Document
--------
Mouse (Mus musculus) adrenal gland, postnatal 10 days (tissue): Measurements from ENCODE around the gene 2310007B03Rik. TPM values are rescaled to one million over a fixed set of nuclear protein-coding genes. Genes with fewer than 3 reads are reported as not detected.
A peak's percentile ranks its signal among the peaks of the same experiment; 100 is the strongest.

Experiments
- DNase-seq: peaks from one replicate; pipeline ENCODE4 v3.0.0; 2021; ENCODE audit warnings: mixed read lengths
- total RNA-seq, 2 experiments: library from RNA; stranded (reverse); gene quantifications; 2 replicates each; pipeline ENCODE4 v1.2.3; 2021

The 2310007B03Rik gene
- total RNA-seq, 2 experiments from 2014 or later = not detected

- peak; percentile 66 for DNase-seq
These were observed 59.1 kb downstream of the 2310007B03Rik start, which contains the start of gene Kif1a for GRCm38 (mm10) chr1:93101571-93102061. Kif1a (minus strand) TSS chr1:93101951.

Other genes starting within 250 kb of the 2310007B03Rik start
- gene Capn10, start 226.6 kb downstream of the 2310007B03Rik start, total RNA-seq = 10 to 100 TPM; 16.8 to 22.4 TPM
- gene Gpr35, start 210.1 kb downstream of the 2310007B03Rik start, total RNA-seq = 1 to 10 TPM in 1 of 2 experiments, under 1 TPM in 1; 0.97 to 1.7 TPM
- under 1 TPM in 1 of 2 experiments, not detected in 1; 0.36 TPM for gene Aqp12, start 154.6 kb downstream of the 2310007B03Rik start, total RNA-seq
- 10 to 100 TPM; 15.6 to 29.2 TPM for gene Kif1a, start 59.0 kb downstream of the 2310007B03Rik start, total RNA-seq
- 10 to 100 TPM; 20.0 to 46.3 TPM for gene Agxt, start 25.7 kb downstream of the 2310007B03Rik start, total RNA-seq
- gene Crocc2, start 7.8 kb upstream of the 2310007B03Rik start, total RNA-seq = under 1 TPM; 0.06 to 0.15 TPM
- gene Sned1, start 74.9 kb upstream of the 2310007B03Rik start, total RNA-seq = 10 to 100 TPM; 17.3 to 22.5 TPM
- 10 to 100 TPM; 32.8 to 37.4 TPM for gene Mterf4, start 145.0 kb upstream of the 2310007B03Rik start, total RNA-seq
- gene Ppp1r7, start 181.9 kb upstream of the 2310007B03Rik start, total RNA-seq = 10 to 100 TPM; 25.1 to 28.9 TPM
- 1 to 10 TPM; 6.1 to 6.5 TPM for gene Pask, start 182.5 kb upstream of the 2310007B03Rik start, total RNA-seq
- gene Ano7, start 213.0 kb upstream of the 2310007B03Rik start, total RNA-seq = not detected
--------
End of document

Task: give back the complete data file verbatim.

Mouse (Mus musculus) adrenal gland, postnatal 10 days (tissue): Measurements from ENCODE around the gene 2310007B03Rik. TPM values are rescaled to one million over a fixed set of nuclear protein-coding genes. Genes with fewer than 3 reads are reported as not detected.
A peak's percentile ranks its signal among the peaks of the same experiment; 100 is the strongest.

Experiments
- DNase-seq: peaks from one replicate; pipeline ENCODE4 v3.0.0; 2021; ENCODE audit warnings: mixed read lengths
- total RNA-seq, 2 experiments: library from RNA; stranded (reverse); gene quantifications; 2 replicates each; pipeline ENCODE4 v1.2.3; 2021

The 2310007B03Rik gene
- total RNA-seq, 2 experiments from 2014 or later = not detected

- peak; percentile 66 for DNase-seq
These were observed 59.1 kb downstream of the 2310007B03Rik start, which contains the start of gene Kif1a for GRCm38 (mm10) chr1:93101571-93102061. Kif1a (minus strand) TSS chr1:93101951.

Other genes starting within 250 kb of the 2310007B03Rik start
- gene Capn10, start 226.6 kb downstream of the 2310007B03Rik start, total RNA-seq = 10 to 100 TPM; 16.8 to 22.4 TPM
- gene Gpr35, start 210.1 kb downstream of the 2310007B03Rik start, total RNA-seq = 1 to 10 TPM in 1 of 2 experiments, under 1 TPM in 1; 0.97 to 1.7 TPM
- under 1 TPM in 1 of 2 experiments, not detected in 1; 0.36 TPM for gene Aqp12, start 154.6 kb downstream of the 2310007B03Rik start, total RNA-seq
- 10 to 100 TPM; 15.6 to 29.2 TPM for gene Kif1a, start 59.0 kb downstream of the 2310007B03Rik start, total RNA-seq
- 10 to 100 TPM; 20.0 to 46.3 TPM for gene Agxt, start 25.7 kb downstream of the 2310007B03Rik start, total RNA-seq
- gene Crocc2, start 7.8 kb upstream of the 2310007B03Rik start, total RNA-seq = under 1 TPM; 0.06 to 0.15 TPM
- gene Sned1, start 74.9 kb upstream of the 2310007B03Rik start, total RNA-seq = 10 to 100 TPM; 17.3 to 22.5 TPM
- 10 to 100 TPM; 32.8 to 37.4 TPM for gene Mterf4, start 145.0 kb upstream of the 2310007B03Rik start, total RNA-seq
- gene Ppp1r7, start 181.9 kb upstream of the 2310007B03Rik start, total RNA-seq = 10 to 100 TPM; 25.1 to 28.9 TPM
- 1 to 10 TPM; 6.1 to 6.5 TPM for gene Pask, start 182.5 kb upstream of the 2310007B03Rik start, total RNA-seq
- gene Ano7, start 213.0 kb upstream of the 2310007B03Rik start, total RNA-seq = not detected